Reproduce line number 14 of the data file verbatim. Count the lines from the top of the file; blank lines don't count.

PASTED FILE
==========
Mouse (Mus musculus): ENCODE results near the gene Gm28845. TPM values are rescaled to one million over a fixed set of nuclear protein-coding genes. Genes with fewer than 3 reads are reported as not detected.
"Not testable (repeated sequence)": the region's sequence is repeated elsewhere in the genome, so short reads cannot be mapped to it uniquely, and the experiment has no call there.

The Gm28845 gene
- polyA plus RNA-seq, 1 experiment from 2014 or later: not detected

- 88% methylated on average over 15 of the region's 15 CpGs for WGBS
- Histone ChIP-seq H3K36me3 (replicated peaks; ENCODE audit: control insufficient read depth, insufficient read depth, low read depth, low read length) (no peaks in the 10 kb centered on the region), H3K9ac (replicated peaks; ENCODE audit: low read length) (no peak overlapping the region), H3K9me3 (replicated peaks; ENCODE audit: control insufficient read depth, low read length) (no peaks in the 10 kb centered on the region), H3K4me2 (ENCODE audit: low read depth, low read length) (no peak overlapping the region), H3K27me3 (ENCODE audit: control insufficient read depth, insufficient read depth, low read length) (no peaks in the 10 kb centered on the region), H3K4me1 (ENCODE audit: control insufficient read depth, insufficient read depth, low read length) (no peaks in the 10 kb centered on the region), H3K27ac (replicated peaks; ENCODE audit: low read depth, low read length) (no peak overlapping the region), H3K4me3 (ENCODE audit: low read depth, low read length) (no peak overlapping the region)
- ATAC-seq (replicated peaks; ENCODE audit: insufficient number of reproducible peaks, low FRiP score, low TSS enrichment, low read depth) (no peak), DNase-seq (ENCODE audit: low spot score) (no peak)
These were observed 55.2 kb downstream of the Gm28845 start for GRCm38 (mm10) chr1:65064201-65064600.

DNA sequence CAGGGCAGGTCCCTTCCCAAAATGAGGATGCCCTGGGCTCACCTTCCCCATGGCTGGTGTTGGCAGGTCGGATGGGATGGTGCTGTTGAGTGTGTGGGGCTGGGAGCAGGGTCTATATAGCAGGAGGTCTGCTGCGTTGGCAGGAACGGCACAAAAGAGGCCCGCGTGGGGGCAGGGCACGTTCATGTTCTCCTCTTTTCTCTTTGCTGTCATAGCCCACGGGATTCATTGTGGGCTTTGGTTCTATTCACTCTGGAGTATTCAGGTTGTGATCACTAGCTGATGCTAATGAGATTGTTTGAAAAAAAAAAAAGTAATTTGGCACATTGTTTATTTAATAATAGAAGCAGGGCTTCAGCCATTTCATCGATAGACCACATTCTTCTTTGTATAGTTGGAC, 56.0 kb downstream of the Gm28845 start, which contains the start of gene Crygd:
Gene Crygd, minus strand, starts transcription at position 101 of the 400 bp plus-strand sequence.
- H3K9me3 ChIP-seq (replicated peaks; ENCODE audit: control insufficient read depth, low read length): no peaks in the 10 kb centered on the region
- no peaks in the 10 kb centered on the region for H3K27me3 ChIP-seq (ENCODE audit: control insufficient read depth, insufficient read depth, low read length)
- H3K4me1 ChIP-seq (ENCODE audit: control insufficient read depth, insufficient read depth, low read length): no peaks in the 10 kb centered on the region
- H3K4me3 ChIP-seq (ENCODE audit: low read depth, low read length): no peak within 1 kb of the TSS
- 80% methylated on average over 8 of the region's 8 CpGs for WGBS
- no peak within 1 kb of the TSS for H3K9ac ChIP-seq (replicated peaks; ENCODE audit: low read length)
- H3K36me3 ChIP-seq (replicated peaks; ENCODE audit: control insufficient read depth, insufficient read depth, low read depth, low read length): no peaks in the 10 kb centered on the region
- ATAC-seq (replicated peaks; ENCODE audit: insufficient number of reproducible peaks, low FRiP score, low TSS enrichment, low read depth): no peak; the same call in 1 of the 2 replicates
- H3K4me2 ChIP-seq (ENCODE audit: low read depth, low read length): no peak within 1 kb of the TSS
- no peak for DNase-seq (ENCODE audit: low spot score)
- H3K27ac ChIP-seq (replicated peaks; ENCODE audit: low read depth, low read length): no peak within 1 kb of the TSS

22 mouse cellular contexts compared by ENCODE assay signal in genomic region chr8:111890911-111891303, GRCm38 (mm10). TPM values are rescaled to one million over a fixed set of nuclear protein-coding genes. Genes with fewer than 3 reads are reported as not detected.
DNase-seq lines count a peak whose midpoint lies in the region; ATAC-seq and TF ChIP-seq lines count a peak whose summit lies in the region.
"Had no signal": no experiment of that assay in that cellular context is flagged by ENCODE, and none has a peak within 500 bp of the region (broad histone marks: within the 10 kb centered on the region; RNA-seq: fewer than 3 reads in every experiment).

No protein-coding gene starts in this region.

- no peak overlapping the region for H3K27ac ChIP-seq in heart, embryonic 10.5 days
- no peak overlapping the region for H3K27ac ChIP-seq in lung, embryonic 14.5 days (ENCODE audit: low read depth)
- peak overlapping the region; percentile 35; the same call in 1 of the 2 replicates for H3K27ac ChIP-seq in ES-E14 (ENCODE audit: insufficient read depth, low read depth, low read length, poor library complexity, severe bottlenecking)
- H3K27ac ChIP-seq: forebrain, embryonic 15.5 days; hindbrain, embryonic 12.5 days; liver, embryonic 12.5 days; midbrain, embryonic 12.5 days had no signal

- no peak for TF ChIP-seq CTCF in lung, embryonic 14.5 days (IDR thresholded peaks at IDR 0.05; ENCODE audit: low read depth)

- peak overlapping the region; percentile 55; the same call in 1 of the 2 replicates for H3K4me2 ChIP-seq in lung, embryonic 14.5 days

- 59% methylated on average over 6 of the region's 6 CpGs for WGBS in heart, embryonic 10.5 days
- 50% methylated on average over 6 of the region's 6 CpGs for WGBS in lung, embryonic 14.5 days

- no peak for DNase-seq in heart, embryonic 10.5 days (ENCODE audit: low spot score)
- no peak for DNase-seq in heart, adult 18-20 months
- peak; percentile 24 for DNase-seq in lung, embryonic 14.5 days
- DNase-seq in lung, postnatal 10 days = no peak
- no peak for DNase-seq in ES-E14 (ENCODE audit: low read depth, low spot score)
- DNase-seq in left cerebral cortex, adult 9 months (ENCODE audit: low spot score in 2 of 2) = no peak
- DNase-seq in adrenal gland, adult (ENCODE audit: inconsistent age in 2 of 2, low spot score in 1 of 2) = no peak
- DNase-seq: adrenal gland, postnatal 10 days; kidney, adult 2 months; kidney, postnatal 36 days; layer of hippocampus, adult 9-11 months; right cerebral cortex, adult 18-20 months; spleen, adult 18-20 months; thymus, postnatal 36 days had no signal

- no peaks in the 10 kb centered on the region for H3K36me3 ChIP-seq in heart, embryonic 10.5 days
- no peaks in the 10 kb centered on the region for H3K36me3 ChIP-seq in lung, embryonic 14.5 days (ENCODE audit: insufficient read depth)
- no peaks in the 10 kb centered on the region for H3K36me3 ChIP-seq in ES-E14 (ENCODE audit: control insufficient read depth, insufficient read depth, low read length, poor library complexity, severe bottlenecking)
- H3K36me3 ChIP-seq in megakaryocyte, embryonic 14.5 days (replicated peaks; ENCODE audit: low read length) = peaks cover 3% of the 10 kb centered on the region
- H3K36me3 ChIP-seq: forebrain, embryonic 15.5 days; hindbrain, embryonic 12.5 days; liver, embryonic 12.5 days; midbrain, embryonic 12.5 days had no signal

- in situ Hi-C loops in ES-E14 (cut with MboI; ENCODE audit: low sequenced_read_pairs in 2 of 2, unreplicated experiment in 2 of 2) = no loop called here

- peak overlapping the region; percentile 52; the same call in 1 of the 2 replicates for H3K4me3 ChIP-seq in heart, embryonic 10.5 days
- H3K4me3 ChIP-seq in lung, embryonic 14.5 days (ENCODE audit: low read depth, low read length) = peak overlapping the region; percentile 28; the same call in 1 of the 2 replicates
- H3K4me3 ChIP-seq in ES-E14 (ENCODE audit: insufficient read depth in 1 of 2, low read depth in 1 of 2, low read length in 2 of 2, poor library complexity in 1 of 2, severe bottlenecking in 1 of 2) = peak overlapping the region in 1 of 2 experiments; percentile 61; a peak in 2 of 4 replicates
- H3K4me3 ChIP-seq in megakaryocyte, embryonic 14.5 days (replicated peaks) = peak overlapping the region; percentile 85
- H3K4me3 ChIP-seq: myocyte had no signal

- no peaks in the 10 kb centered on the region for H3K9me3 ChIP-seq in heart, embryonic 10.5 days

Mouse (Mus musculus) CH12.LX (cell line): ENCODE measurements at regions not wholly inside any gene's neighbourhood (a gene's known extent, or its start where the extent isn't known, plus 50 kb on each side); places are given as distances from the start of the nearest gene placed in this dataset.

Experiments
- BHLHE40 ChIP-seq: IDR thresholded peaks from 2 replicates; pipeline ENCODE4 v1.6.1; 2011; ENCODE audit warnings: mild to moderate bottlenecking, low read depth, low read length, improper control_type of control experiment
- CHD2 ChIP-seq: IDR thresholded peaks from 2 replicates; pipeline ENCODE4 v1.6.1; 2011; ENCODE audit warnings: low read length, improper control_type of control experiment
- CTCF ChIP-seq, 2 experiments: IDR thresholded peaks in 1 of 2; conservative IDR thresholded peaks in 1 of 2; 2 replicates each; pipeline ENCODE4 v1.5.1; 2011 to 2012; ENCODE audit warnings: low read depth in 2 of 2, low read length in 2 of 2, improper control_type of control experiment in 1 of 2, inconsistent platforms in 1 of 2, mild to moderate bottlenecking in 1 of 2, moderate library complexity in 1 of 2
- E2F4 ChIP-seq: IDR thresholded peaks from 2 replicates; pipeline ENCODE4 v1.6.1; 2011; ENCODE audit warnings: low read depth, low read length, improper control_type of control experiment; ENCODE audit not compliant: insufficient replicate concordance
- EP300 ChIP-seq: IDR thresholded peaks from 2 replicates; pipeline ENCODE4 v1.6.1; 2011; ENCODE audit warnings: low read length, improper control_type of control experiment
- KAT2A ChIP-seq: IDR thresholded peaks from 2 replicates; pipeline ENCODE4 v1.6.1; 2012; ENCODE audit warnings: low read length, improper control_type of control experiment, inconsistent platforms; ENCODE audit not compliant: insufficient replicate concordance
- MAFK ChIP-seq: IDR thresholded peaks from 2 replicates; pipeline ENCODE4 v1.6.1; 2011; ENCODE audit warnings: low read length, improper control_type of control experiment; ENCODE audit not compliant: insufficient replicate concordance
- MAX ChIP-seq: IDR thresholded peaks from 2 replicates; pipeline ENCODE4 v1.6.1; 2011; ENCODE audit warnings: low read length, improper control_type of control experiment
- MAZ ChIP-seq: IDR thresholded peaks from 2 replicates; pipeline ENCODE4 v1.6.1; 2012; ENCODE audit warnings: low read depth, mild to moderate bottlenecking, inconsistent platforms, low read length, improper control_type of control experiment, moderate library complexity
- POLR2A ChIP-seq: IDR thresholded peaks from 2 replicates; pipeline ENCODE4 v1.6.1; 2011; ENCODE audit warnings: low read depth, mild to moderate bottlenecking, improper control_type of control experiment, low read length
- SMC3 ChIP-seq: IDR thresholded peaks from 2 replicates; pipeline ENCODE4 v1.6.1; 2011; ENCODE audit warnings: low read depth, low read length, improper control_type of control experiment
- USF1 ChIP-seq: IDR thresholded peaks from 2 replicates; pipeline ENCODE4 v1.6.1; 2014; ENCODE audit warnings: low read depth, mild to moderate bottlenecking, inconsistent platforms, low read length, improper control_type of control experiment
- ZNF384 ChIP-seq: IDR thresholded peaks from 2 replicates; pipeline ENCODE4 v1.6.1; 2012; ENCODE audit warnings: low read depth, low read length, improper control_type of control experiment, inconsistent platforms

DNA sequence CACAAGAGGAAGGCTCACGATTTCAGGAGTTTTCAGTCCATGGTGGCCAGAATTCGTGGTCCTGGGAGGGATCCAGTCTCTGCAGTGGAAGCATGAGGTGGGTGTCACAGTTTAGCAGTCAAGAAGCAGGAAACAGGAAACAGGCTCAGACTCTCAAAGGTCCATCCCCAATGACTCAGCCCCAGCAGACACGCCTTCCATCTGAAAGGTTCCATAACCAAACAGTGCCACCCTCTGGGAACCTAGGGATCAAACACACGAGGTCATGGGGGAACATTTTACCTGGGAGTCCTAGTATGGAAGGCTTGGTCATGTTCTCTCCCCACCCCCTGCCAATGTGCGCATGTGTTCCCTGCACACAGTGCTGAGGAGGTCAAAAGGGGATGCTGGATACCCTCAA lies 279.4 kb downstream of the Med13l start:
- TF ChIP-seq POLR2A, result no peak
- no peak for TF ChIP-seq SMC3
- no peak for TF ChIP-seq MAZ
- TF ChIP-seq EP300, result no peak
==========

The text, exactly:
- H3K4me3 ChIP-seq (ENCODE audit: low read depth, low read length): no peak within 1 kb of the TSS